Workout articles, healthy lifestyle tips, and fitness advice.

The Beginner Lower Body Workout You've Been Looking For

woman stretching hamstrings and smiling at camera
Developing your lower body is beneficial for several reasons.

Your lower body consists of some of your biggest muscle groups: your glutes, quads and hamstrings. Don't worry if you're new to exercising or not super confident about doing lower body exercises. Each of these muscle groups can be developed with a simple beginner lower body workout.

Developing your lower body is beneficial for several reasons. First and foremost, working your leg muscles will improve the strength and flexibility of your body's foundation. Think of your body like a house; a strong foundation typically means less reconstruction (and visits to the doctor!). Your lower body is responsible for lots of functional activities. Things like sitting down, standing up, climbing stairs and moving around awkward objects, like getting into the bathtub or stepping over the pet pooch who's sleeping in the kitchen doorway (again).

Lunges can help to correct — and in some cases prevent — any muscle imbalances. Nobody wants one leg bigger than the other! Single leg exercises can also improve the stability of your joints; lunges can help you reduce, or even avoid, knee pain. But a broader beginner lower body workout plan is good to have in place so you can approach your fitness from a more cohesive perspective.

Warm Up

Before you start, it's important to warm up so that you can get the most out of your workout and reduce the chance of any injuries. It's a good idea to spend a few minutes on a stationary bike to warm up your muscles, followed by some leg swings and ankle rolls to prepare your joints for the workout ahead.

If you're unsure how to perform any of the following movements, it's definitely OK to ask a trainer for assistance. Trainers can help you ensure you're performing exercises safely and effectively, so your time at the gym is productive (and rewarding).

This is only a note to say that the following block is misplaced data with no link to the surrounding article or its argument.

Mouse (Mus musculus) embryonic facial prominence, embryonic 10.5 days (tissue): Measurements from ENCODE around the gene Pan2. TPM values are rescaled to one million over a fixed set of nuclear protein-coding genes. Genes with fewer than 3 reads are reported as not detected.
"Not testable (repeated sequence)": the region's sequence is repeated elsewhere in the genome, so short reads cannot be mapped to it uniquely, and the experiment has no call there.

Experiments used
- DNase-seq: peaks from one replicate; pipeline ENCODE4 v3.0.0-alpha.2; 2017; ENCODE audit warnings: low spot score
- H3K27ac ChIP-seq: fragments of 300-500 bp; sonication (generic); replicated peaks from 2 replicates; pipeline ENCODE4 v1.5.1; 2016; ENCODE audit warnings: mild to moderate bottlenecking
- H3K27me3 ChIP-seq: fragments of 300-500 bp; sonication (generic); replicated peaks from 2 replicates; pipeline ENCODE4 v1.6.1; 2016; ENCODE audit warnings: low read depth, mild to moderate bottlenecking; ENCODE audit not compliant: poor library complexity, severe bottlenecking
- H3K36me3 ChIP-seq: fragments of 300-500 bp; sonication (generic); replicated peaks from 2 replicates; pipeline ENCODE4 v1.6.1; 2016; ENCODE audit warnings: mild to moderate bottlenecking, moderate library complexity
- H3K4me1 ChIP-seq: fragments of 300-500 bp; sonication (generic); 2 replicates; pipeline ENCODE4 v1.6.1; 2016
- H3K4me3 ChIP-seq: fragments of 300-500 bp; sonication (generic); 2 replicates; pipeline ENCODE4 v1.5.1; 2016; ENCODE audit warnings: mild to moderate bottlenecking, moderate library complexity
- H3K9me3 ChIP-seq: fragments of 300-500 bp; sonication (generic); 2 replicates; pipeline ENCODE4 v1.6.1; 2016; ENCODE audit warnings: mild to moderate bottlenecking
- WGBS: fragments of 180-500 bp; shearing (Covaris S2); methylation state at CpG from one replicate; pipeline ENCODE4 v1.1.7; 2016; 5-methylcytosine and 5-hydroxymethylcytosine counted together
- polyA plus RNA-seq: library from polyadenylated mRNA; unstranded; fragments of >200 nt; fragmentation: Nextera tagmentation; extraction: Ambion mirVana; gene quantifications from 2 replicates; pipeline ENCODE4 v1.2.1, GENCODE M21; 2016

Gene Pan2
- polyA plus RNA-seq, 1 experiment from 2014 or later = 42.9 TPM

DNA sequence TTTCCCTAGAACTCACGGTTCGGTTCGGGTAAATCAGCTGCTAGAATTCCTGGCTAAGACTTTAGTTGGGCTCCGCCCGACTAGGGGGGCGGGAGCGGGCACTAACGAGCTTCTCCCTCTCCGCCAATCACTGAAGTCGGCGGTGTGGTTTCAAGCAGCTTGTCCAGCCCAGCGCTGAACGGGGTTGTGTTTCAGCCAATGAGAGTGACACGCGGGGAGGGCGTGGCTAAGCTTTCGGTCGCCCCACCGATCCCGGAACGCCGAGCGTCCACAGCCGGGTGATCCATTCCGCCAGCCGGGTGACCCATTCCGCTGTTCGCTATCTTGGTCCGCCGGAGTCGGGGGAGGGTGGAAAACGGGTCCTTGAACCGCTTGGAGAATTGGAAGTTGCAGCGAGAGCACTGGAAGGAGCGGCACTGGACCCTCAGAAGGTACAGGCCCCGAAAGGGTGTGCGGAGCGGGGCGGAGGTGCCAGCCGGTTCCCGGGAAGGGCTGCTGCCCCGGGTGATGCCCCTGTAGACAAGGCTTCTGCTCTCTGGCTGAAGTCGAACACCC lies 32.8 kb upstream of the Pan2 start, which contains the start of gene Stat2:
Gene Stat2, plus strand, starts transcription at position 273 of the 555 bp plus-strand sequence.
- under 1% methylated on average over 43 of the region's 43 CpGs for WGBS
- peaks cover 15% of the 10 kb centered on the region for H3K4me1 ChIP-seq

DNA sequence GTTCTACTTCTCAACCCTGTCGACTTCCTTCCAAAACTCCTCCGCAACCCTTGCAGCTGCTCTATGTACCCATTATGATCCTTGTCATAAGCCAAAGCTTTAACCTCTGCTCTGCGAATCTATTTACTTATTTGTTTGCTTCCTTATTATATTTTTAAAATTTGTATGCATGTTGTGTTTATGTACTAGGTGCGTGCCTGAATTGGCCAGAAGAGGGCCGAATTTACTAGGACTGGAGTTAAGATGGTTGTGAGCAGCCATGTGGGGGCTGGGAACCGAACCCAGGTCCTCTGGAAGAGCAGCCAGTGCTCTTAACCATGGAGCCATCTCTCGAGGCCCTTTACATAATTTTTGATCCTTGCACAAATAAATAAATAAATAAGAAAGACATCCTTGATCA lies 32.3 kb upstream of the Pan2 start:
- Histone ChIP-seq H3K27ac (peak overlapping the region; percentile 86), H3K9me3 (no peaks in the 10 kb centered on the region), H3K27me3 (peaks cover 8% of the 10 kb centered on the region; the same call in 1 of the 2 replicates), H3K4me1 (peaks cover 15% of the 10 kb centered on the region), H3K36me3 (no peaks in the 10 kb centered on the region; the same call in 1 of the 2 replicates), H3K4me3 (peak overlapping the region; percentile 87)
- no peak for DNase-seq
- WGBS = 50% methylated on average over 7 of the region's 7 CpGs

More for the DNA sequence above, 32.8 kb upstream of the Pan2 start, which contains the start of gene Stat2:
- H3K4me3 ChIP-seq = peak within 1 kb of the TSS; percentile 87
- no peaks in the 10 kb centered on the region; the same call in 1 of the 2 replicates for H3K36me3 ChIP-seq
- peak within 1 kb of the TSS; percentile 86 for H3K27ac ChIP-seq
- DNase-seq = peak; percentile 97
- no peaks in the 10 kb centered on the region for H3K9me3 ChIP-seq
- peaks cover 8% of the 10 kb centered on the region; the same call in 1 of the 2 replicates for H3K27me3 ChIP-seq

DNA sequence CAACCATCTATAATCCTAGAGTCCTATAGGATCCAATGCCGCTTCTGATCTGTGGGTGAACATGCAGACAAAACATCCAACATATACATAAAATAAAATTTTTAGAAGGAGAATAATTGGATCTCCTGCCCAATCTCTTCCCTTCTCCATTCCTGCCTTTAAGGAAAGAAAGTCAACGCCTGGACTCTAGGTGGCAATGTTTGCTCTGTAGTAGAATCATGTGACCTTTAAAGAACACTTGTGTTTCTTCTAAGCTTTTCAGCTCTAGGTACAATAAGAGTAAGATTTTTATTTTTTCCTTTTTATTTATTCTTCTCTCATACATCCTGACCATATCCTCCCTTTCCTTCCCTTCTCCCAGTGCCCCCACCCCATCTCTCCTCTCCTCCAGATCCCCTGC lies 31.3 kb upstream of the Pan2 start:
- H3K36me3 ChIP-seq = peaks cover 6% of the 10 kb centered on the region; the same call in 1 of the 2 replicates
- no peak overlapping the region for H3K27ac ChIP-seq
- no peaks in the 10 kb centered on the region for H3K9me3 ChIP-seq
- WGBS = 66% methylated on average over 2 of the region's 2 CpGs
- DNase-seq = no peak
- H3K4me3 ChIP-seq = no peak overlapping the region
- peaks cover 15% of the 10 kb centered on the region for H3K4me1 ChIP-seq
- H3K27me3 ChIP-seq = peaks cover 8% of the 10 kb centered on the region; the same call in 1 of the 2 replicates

Main Workout

Box Squat: 3 sets of 10-20 repetitions

  • Squat down to a bench or box, until you just touch it, then return to the start position.
  • Keep your stomach muscles tight throughout the movement.
  • Make sure your knees remain in line with your toes.

Stationary Lunge: 3 rounds of 10-20 repetitions, each side

  • Find your preferred lunge position, then bend the knees until the back knee is almost touching the ground. Then return to the start position.
  • Try to keep your legs in line. Your knees should track over your toes.
  • Keep your stomach muscles tight and your chest up throughout the movement.
  • If one leg is stronger than the other, perform this exercise on the weaker leg first, then do the same number of repetitions on the other leg — even if you feel you can do more!

Calf Raise: 3 rounds of 10-20 repetitions

  • Stand with feet hip-to-shoulder distance apart, with soft knees.
  • Come up onto your tip toes, then slowly lower back down.

Glute Bridge: 3 rounds of 10-20 repetitions

  • Lie face-up on the floor with knees bent and stomach muscles tight.
  • Squeeze your glutes to raise the hips up toward the ceiling, then return to start.
  • The movement should come from your glutes — NOT your lower back.


Walk for five minutes, gradually decreasing your pace, to improve blood flow and reduce the heart rate. Stretch your calves, hamstrings, quadriceps (the large muscle at the front of the thigh) and glutes for 20 to 30 seconds each.

As always, please consult with a physician prior to beginning any exercise program. See full medical disclaimer here.